How to avoid IP rights traps in software development?

  • It can be costly. Every minor change in the project may require high costs.
  • It might hurt the client’s customers. In the end, it could mean that the client is held hostage by the service provider and so their service to their customers is entirely dependent on the decisions between them and the service provider.
  • It might harm the client’s collaboration with investors. The client must own all IP, source code, knowledge, and materials for investors. It is an immediate red flag for them if it is not the case.
  • Consultants/individual contractors — unless a written contract, they may own the IP.
  • Vendor company to develop software — even though clients pay for their services, they are not necessarily the owners unless it is documented.

All the code developed on clients’ request could be roughly divided into three major types:

1. Existing/Third-Party code — already used by the developing company in other projects.

  • Access rights for the open-source code: we help clients obtain all the necessary licenses or perform all the required compliance operations (copyright notifications, etc.).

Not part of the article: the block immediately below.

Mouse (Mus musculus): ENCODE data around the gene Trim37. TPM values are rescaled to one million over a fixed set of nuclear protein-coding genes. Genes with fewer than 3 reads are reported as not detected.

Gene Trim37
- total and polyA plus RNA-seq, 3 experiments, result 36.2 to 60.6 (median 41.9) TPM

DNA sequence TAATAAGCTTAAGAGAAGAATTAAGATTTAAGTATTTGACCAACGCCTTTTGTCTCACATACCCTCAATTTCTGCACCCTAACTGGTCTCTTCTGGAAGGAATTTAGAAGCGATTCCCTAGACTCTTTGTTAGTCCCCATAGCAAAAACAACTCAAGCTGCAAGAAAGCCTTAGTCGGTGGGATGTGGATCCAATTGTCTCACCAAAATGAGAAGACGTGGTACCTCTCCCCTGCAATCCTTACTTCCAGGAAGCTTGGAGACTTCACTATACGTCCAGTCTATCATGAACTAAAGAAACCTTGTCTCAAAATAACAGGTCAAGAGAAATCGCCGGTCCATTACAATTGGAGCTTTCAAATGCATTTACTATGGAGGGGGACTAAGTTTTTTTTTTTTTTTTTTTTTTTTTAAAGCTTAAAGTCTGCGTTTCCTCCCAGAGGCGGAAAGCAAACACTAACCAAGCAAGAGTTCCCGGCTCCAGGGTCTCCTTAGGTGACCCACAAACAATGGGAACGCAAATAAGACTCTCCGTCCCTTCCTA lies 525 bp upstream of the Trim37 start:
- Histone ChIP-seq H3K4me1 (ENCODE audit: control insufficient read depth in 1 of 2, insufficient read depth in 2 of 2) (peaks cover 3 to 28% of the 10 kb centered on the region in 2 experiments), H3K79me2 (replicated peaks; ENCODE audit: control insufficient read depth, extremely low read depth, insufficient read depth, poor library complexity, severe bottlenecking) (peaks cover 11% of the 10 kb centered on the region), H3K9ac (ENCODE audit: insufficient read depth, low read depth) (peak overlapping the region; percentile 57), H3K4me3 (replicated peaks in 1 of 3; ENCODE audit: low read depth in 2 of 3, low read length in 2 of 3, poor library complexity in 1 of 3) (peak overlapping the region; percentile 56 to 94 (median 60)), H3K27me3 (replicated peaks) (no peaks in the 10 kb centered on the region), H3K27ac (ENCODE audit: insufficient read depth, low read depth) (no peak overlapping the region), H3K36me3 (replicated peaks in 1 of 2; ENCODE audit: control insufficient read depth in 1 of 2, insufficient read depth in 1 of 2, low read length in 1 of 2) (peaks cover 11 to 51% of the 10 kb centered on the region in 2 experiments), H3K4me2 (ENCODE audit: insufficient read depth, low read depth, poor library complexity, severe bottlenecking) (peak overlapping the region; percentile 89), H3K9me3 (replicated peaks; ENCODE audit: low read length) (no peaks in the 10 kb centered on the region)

• Full ownership for the unique code developed: yes, FULLY transferred rights so that the client will be the actual owner (commercialize and replicate it for his\her benefits).

What else could the client do to protect IP rights for their app?

  1. Pay special attention to the Ownership section in the software development contract. Ensure that all the code developed for the project is stated as ‘work made for hire.
  2. Add The Source Code Ownership section in the vendor agreement for additional protection and assurance. State all third-party software used along with the usage terms, conditions, and restrictions.
  3. Check employment agreements and consultancy agreements. Their contracts must contain the at-will assignment of all the inventions and the associated IP rights developed during the employment period. It mainly concerns the senior executives.
  4. Keep a written record of who helped design and create the source code.
  5. Perform an IP audit regularly using, for example, external juridical help. Double-check and triple-check.

Bonus track for startups

From our perspective, a failure to develop and execute an IP strategy is the most common mistake startups make when it comes to developing (or executing on) a well-thought IP strategy. So why do startups neglect a plan to fix some of their company’s most valuable assets?



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